The Adventures of TLC Cai-Cai on Friday —Step Two, Friday, April 22, 2022

Mom and Dad lift up all the siphon tubes out of the ditches, fork out all the trash

Before 7:00 in the morning, Dad calls the Uncompaghre Valley Water Users ditch rider.  Our ditch rider rides for the FN Lateral.  That is the canal from which we get the water that goes to our place.

Our headgate has its own number and everything.  And our farm, just like every farm within the Uncompaghre Valley Water Users area, has its own share of water.  This water was decided way back in 1902 — every farm gets its number of shares forever and ever and ever.  And that farmer (owner of the farm) must pay for the shares…they are not a freebie.  Just so you know, Mom and Dad say the cost of the water for each farm is more than the taxes on each farm.  Water is an expensive part of farming.

Once at the headgate he lifts up the dam stopping the water from going into our farm.

After Dad talks to the ditch rider, he heads up to the headgate, opens the dam the amount the ditch rider says he can have (yes, sometimes you don’t get the 100% you pay for, sometimes you only get a percentage—it all depends on the snowmelt.)

The amount of water Dad can have, leaves the canal and heads onto the place—at that point Mom and Dad scoop trash out the ditches, so the trash cleaners don’t get over-whelmed.

Then they move to the first field they are starting the water on.

This goes on from the first day in April when the headgate is first opened until the last day in September when Dad decides the crops are finished taking in water.

Twice or more times a day…

Mom and Dad go out, check the trash,

check the furrows to make sure they are not trashed up,

and move the water to the next furrows on and on and on.

Step Three will tell you more. In detail. I think.

TLC Cai-Cai

What We Have Been Doing, Part One, —- Thursday, April 22, 2021

We spent all day Monday…from 9:00 in the morning until 6:00 in the evening (after irrigation and before irrigation)

Moving dirt.

You see our canal water is so full of dirt that settling ponds have to be dug; allowed to have the water flow into the pond, and the dirt to settle out, then the pond is dug out in the Spring.

Not to waste the dirt, or let it blow away in the ever-present wind

We load and haul the dirt to different spots on our farm.  Putting the dirt back into the SOIL of the ground.

A long day sandwiched in between the other stuff.

Your friend on a western Colorado farm,


Wee Post about Dams —- Wednesday, April 22, 2020

For those who are interested, and have asked to know more; to understand our irrigation system

This is a wee blog post about the dams…see those straight lines in the cement ditch.  Those are wedge-shaped dams…blocking up the murmuring water so the siphon tubes can be dipped into the water and quickly flung over the side (going downhill) to start sucking out the water and into the fields.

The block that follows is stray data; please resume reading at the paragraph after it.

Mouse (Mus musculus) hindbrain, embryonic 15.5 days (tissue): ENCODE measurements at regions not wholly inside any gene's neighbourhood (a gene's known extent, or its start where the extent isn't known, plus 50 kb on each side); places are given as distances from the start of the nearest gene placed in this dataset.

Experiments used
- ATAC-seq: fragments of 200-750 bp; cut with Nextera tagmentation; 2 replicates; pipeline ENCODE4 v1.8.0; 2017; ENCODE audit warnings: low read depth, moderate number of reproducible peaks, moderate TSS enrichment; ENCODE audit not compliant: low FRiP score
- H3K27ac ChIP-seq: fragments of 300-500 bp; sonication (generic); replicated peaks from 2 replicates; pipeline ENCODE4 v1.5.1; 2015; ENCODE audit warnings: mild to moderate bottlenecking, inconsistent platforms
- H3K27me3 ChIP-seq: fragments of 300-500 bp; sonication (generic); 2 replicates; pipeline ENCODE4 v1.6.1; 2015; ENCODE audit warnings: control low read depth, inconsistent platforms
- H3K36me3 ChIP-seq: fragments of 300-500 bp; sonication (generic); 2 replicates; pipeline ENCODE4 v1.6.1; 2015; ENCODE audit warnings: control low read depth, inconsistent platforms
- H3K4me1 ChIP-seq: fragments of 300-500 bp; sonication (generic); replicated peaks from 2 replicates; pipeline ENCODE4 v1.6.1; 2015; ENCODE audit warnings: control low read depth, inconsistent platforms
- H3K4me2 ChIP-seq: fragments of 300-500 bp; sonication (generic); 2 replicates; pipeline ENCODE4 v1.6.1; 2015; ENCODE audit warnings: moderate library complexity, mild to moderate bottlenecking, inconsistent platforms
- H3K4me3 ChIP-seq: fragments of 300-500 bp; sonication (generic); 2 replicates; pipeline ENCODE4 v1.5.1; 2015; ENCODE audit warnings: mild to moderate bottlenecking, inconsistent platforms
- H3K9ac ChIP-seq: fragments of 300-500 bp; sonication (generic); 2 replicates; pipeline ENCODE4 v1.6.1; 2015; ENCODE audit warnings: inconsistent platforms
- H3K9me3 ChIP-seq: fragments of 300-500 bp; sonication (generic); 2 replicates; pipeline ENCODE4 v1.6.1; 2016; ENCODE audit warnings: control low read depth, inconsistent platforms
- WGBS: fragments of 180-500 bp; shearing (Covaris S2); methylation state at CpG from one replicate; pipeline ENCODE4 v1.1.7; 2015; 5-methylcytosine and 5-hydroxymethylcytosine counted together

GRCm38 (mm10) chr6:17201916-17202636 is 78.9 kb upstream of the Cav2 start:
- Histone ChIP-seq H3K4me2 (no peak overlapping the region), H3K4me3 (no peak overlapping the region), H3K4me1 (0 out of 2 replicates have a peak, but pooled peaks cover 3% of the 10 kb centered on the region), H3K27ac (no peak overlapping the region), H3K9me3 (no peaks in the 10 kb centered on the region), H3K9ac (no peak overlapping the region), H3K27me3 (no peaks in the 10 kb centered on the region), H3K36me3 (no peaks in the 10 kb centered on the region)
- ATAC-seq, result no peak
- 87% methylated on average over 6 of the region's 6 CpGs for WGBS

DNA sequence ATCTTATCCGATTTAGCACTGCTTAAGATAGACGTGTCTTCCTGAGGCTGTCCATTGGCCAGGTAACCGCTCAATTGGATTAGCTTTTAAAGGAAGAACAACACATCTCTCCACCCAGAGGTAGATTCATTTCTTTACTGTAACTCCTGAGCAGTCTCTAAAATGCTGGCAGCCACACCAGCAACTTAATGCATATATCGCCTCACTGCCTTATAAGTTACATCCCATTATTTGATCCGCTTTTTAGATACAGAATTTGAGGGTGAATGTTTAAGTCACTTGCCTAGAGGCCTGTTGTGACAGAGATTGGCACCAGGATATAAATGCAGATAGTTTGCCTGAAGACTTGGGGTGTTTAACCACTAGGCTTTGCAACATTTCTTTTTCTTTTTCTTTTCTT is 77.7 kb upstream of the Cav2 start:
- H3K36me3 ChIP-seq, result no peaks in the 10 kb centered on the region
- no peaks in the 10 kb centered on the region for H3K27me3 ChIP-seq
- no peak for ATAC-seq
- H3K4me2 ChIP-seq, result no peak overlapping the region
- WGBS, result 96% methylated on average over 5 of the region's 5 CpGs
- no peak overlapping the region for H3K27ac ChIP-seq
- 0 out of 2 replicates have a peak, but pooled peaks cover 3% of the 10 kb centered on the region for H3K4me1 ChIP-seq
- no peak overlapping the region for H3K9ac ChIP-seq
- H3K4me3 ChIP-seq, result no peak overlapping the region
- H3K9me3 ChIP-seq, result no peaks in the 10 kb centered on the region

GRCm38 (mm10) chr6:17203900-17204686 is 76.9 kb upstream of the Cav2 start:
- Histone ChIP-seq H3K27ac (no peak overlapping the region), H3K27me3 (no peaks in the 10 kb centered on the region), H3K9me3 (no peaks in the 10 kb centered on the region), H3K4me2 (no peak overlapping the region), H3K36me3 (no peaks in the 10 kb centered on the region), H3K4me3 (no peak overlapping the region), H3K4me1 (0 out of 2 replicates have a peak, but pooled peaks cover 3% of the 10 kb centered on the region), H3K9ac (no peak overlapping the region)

Terry does a complicated sort-of insert on some of the dams (see the one closest to us) half tipped up straight, one side down crooked.  This allows the water to fill up and spill over so the next set of tubes has enough water to siphon.

As you can see we haven’t set the tubes closest to us yet.  We are waiting for the water to fill back up to the ‘wet’ line.  Then we will set the tubes

Here is the very last dam…we are allowing the aggressive water to flow over in a mini-waterfall

so the next field can have enough water we can set tubes in it.  You can see the dam way, way down there.  It will stop the water and start it to back up and start filling up the cement ditch

Once it gets full enough (and before it spills over the side) we will set the siphon tubes. The cornfields require two tubes per furrow, skipping a furrow,

while in the alfalfa we set one tube in each and every furrow

Each furrow must have the top dug out by hand so the tube can set in the perfect little slot and the water rushing and tumbling down the furrows STAYS IN the FURROW it’s supposed to be in.

Here you see the result—goals accomplished—in one of the corn fields. Water making it all the way to end and subbing across so everything is nice and wet.  Once this ground dries out to the proper moisture…Terry will plant corn.

There you have it… a tiny wee blog post about dams (and water, and furrows, and siphon tubes); the heartbeat of farming in the high mountain desert of western Colorado :)!

Your friend on a western Colorado farm,





Listen to the Moon —- Monday, April 22, 2019

April’s full moon is the Pink Moon

And for a spell, it did look pink.

Friday evening the moon sang a song of light to the trees

It quickly rose as if a gust of wind was pushing it

Gradually it was free from the last branch flying high into the sky

But the most amazing thing about the moonlight, as it rose higher and higher, then through the living room window the shafts of moonlight sang a song; to which my heart cried out in wonder.

From my world to your heart,



Towers of Metal Against a Pale Sky of Blue—Sunday, April 22, 2018

We loaded lots and lots of stuff onto our trailer and headed up to Montrose where a company buys metal of all types

Bales it up and sends it….somewhere to be recycled into something else

I always find this yard fascinating. The amount of metal arriving and being baled is stunning.

Yet there is a symphony of work going on here

And amazing skill these operators of gigantic machines show

Here he is lifting off JUST the old air conditioner WITHOUT disturbing anything else on our trailer.—Amazing!

I stood outside (just like the men) and watched the movement of each and every piece of heavy equipment.  My eyes and mind filled with awe!

Your friend on a western Colorado farm,